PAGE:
With this method you should be able to rattle off all the first names of a class of 30 students with relative ease.   

If you’d like 5 other methods for learning students’ names super-fast go here:   

7. Don’t overdo the ‘management’ 

If your mind is already on keeping control of the class, take care not to stride in with all guns blazing.  These kids don’t know you and they’re tuned-in to try to test your boundaries as a substitute teacher.  Marching in like Robocop to start ‘laying down the law’ will immediately put up a barrier between you and the students; and that is a bad beginning that is not easy to recover from.  

8. Keep your cool 

Okay, this is more a piece of crucial advice than a technique or strategy to remember when you step foot into that room.  Some students are going to be waiting for you to lose your cool.  Think back to school; we all know that winding up the supply teacher was seen as a challenge and you don’t want to give them the satisfaction.  As soon as they pull on that string, if something gives, then they’re just going to keep tugging and tugging, and you’ll have lost the group.  Act confidently and hold your head up high, and don’t let any minor niggles shake that confidence.  

The only exception here really is if you’re on long-term cover.  Maintain that unflappable attitude day-in, day-out and you might start being seen as a pushover.  At this point, you could do a bunch of things that I’ve talked about before in one of my other books, ‘Take Control of the Noisy Class’.  You could use a counter system – give each kid 3-5 counters and deduct one each time they cross the line.  Tell the class that if anyone runs out of counters, they all get extra homework.  The threat of unpopularity alone should help here.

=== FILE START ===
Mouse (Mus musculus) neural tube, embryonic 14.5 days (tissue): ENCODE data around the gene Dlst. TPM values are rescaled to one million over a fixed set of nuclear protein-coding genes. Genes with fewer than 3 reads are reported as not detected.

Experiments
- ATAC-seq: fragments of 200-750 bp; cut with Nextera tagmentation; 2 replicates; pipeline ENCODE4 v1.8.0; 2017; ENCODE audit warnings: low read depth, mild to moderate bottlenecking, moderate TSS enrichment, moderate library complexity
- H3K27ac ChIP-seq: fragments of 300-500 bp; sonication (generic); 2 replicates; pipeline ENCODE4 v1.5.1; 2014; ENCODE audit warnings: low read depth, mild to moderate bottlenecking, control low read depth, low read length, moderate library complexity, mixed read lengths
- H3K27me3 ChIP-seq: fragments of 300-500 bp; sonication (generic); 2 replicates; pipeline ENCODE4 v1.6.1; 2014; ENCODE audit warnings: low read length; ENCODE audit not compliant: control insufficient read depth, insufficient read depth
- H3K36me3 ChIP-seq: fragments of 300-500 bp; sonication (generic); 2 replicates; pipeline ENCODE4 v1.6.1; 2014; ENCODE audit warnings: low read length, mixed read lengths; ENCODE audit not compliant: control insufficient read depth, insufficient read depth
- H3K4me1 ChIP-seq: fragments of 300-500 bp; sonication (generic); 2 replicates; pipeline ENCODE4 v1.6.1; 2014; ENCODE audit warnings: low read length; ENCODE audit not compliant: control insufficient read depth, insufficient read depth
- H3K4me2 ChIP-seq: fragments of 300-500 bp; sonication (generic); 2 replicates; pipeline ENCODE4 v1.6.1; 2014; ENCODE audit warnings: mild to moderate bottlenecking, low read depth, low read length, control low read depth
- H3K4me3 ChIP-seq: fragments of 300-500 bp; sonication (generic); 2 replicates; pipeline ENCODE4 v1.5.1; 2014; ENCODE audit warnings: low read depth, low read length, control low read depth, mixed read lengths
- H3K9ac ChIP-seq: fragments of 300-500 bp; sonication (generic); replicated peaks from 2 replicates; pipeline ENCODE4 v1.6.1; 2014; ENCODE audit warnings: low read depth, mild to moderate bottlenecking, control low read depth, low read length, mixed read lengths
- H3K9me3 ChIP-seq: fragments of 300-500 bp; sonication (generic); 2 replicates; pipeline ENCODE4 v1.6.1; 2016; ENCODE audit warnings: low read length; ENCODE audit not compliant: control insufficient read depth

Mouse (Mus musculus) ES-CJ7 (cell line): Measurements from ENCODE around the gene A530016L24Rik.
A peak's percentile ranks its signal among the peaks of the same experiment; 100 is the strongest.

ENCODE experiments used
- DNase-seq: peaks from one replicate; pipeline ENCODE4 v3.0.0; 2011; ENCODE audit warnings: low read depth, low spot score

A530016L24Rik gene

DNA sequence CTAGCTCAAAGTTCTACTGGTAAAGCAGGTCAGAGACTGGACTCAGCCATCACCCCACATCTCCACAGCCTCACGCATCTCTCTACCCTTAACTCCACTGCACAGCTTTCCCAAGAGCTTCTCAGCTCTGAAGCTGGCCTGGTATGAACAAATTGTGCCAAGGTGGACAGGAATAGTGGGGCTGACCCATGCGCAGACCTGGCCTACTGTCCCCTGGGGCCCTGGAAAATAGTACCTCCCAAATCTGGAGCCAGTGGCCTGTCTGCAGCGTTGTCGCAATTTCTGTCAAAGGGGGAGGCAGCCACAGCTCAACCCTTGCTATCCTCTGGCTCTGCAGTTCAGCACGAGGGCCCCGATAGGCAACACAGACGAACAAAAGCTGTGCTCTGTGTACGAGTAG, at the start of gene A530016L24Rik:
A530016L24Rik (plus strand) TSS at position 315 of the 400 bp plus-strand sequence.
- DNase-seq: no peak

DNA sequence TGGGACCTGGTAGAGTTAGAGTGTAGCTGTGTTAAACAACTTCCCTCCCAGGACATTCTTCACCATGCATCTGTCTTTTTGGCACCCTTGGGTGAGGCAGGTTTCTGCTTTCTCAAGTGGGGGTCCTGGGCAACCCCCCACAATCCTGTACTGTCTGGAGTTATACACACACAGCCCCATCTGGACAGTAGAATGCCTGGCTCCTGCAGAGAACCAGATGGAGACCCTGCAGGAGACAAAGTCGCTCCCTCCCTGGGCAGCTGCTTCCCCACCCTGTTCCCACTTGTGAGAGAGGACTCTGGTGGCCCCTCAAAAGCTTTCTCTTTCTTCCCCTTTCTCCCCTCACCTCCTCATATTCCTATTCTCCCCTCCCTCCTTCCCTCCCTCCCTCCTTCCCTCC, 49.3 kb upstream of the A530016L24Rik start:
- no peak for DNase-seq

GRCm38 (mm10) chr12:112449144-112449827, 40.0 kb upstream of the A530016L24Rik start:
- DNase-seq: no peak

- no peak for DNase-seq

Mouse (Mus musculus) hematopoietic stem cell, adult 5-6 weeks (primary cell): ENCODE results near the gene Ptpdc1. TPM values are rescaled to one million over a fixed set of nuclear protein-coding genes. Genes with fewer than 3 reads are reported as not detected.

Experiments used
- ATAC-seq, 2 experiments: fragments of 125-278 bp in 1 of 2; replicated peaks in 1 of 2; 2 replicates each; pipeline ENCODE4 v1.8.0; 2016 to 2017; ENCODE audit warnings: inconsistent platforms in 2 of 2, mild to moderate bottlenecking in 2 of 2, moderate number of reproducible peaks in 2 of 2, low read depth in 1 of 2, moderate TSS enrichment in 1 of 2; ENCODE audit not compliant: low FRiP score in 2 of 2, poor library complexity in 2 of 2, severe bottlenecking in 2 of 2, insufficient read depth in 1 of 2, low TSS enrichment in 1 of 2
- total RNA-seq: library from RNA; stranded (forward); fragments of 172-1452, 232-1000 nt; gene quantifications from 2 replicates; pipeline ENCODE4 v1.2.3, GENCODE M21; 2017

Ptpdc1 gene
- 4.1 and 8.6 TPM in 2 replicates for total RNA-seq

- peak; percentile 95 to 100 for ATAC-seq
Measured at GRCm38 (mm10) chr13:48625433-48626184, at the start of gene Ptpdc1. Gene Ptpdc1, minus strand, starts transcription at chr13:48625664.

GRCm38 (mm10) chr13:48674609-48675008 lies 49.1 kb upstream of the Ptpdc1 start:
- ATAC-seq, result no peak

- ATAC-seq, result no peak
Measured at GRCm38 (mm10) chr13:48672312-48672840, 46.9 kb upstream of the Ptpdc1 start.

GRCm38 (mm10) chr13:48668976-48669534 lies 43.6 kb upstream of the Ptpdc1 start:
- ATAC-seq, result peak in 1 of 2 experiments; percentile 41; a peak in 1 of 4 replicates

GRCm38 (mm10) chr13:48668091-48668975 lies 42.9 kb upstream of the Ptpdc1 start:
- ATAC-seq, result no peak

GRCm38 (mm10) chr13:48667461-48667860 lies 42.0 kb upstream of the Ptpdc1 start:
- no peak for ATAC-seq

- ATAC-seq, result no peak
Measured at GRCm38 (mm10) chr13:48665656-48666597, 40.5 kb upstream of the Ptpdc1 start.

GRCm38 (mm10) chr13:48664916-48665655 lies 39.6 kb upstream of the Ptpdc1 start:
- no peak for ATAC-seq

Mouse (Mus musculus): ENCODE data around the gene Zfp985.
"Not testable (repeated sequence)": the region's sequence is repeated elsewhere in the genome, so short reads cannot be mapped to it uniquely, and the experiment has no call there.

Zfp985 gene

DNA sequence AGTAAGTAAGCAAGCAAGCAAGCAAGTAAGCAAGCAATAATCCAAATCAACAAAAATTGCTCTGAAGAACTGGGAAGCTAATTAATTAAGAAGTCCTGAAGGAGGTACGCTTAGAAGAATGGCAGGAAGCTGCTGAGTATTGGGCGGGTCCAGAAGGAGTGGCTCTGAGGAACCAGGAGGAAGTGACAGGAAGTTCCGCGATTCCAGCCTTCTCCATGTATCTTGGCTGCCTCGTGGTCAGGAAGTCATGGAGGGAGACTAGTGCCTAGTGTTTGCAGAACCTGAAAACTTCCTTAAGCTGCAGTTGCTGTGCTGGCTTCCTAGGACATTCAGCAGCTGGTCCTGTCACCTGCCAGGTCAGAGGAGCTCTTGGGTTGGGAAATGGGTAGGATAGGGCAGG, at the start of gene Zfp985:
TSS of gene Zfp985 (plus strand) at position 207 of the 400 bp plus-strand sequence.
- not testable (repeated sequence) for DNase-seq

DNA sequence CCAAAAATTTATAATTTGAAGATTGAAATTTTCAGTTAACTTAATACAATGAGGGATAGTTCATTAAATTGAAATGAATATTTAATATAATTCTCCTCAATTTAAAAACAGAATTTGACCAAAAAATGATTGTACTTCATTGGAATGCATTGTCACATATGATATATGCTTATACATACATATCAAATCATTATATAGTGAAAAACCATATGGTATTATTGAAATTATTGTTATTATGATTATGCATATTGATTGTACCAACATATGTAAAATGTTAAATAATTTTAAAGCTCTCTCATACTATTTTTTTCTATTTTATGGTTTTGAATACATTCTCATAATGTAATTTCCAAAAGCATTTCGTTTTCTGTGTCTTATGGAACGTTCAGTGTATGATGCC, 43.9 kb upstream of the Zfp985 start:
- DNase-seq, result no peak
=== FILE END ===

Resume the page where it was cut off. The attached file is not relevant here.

Another thing you should do for long-term assignments is to establish some ground rules for what is and what isn’t accepted behaviour. But don’t just dogmatically assign the rules yourself; have the class come up with them by turning it into a group activity. You’ll probably get somebody who protests, with ‘But  that’s not how our usual teacher does it’.  The important thing here is to remind them, ‘This is how I run things and expect you to behave. Once your usual teacher is back, things can go back to the way they were’. 

9.  Identify troublemakers early 

Perhaps ‘troublemakers’ is a little harsh, but we all know that some students are naturally more challenging than others.  So, when your class arrives, give the group a once-over and try to figure out who these more challenging students might be.  These are the ones you’re going to want to get on your side as soon as possible.  Let them know who you are and assign them a task or responsibility. Maybe they can help you find teaching resources, textbooks, equipment, or stationery.  And make sure that you praise and thank them once they’re done.  

 10. Understand the usual praise and responses